Seems it was a good idea to get alarmed by the storm signals from an earlier hearing held by federal district judge James Teilborg on a suit to strike down Arizona’s new and extreme “fetal pain” ban on abortions prior to 20 weeks after a pregnant’s woman’s first missed menstrual period. Today Teilborg upheld the law despite its reasonably direct challenge to an array of Supreme Court precedents against previability abortion restrictions. Salon‘s Irin Carmon has the essential rundown:

The Clinton-appointed district court judge in Arizona just did something, well, unprecedented. He upheld Arizona’s ban on abortions after 20 weeks, claiming it didn’t actually “ban” abortions before viability, it just “regulates” them down to the most grueling emergencies.

Worse, Teilborg even regurgitated the suspect science of “fetal pain,” a first in the federal courts, though his decision was based on the contorted “regulation” versus “ban” finding. The Supreme Court has repeatedly held that the state can only ban abortions after viability, regardless of the rationale, but Teilborg found that Arizona’s H.B. 2036 “does not impose a substantial obstacle to previability abortions,” because a woman can still get an abortion after 20 weeks if she’s about to die or suffer major physical impairment.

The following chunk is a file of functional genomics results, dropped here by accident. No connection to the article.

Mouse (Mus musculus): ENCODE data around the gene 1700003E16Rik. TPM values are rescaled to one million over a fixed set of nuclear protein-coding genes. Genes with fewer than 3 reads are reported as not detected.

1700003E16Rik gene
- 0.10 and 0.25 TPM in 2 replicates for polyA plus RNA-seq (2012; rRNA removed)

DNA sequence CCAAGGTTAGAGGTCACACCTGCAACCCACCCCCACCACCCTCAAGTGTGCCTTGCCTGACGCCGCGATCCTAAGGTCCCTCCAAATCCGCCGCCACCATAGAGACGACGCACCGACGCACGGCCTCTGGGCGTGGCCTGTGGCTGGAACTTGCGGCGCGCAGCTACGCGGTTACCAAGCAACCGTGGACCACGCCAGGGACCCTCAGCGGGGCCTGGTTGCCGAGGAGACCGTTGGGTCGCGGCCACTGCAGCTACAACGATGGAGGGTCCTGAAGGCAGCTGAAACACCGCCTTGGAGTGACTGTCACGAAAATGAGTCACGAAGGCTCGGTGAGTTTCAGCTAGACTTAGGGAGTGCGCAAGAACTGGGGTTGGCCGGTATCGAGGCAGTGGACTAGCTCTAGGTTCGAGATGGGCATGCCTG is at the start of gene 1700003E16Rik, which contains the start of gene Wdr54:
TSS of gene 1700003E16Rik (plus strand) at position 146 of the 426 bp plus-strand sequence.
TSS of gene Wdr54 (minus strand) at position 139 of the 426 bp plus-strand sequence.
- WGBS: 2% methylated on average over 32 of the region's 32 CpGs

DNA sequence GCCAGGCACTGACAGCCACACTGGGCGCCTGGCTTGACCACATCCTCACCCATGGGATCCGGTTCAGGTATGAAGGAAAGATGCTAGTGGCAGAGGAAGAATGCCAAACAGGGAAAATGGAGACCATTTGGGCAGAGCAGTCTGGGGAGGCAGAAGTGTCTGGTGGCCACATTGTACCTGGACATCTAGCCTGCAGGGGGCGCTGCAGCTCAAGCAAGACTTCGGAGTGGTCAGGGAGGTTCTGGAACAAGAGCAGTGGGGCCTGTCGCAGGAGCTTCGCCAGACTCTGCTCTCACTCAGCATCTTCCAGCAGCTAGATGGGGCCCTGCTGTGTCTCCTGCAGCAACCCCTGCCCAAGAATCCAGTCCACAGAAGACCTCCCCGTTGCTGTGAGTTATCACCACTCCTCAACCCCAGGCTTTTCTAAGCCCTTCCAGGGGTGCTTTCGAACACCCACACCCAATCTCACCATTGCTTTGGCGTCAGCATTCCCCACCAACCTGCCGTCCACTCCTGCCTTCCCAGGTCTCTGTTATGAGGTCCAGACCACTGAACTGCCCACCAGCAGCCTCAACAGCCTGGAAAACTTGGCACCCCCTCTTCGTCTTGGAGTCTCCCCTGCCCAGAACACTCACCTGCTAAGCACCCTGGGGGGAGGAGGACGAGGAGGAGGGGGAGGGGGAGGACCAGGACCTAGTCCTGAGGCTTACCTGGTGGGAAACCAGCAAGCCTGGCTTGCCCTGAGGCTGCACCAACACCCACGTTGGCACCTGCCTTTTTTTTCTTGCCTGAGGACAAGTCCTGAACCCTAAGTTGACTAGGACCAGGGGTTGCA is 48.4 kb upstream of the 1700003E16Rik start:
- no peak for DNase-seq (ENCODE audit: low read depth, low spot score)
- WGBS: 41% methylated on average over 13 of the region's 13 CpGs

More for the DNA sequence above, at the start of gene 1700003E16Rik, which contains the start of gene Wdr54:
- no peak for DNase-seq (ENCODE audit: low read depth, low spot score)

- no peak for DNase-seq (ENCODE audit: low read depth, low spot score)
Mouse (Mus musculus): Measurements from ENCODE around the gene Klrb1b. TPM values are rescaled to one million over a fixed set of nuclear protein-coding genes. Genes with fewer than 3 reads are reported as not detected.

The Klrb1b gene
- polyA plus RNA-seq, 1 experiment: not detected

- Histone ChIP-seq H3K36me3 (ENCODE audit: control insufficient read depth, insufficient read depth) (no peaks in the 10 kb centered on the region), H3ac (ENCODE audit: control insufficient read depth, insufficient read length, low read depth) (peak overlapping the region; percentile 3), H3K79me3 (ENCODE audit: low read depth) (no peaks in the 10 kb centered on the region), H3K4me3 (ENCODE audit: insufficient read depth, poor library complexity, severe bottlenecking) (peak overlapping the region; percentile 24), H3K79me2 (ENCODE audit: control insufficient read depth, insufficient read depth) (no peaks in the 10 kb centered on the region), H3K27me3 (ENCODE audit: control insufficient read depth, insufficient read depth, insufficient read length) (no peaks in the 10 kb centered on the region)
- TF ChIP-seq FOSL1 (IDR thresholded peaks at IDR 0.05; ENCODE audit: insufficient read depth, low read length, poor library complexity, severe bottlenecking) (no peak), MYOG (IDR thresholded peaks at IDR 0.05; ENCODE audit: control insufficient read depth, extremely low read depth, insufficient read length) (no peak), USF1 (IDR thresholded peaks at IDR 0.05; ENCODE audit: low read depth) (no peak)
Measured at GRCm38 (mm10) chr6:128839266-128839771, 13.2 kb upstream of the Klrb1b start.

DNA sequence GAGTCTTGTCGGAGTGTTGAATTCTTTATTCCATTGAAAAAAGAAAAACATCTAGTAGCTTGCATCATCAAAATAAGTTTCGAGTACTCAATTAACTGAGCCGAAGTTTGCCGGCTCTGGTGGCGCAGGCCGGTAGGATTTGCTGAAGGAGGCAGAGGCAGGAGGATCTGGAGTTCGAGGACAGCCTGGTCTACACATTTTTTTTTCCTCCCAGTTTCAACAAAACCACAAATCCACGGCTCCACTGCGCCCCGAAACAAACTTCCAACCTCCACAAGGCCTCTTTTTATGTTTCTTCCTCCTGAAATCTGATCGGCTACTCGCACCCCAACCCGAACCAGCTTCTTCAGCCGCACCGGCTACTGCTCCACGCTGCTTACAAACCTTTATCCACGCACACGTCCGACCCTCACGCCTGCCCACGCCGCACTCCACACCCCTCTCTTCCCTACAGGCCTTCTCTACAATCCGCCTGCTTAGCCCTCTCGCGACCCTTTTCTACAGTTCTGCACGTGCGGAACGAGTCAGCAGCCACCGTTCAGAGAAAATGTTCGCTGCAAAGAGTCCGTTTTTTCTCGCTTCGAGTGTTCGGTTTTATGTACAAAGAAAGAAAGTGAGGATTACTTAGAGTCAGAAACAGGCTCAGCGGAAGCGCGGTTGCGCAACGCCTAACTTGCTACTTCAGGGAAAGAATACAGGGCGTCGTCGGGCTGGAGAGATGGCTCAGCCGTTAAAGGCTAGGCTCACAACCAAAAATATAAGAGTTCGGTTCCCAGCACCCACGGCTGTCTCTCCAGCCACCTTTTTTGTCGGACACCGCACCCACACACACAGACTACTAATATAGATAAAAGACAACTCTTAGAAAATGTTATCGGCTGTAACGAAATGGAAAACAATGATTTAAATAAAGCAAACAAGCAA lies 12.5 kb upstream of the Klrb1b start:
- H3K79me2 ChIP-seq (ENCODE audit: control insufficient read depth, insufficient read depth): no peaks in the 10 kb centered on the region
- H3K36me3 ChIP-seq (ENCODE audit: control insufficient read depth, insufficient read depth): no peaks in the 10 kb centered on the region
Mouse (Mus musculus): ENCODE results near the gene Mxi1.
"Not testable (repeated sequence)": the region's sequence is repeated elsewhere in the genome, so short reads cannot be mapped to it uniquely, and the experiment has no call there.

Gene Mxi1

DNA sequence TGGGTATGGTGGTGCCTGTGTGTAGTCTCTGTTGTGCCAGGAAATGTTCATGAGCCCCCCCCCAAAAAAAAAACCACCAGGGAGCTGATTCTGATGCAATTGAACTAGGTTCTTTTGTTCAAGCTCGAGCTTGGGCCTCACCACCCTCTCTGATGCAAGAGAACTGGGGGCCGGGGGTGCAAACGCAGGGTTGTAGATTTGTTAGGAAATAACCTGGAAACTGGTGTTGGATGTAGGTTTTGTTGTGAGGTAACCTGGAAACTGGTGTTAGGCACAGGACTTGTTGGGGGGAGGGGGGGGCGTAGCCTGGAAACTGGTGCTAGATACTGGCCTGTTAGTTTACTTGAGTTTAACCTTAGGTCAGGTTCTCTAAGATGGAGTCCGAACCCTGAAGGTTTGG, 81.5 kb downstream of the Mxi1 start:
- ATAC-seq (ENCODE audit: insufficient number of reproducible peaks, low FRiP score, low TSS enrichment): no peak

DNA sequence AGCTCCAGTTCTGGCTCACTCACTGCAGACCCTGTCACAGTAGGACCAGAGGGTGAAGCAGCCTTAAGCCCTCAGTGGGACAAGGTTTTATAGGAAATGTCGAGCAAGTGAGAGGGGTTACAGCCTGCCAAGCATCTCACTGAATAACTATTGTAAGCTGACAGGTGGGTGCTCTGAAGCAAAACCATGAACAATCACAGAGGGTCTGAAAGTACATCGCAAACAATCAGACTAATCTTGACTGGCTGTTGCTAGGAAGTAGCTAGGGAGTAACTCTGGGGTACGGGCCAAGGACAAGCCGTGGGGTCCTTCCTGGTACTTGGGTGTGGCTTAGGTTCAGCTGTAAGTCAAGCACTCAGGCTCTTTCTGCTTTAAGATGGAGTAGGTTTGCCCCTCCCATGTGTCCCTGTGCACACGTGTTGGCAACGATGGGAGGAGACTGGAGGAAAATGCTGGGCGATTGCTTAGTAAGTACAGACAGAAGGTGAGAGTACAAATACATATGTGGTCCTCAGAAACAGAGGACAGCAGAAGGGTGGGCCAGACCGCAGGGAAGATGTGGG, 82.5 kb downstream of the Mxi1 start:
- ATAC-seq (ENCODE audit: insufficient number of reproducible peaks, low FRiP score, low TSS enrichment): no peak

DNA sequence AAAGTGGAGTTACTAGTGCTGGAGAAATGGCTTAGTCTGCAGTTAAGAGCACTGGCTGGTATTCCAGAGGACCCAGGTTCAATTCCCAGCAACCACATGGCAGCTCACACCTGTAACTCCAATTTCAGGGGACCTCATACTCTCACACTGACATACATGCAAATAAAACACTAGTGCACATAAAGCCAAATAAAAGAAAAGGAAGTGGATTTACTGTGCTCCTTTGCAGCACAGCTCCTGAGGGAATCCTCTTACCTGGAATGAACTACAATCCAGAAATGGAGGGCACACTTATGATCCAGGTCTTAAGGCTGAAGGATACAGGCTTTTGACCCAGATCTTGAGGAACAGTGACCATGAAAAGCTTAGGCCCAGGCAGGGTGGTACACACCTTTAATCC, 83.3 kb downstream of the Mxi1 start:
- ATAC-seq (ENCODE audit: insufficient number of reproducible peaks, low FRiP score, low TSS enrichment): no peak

“It’s such a game of semantics, to the point of Alice in Wonderland,” ACLU staff attorney Alexa Kolbi-Molinas told Salon. “When the Supreme Court said you cannot ban any abortions prior to viability, regardless of whether there are any exceptions to that ban, that’s exactly what they meant.”

The ruling will be immediately appealed 9th Circuit Court of Appeal, allegedly a bastion of liberalism. But even if Teilborg’s effort to significantly change constitutonal law is overruled, he’s drawn up a template for a higher or future Court to pay lip service to the precedents while vitiating the right to choose in a fundamental way.

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Ed Kilgore is a political columnist for New York and managing editor at the Democratic Strategist website. He was a contributing writer at the Washington Monthly from January 2012 until November 2015, and was the principal contributor to the Political Animal blog.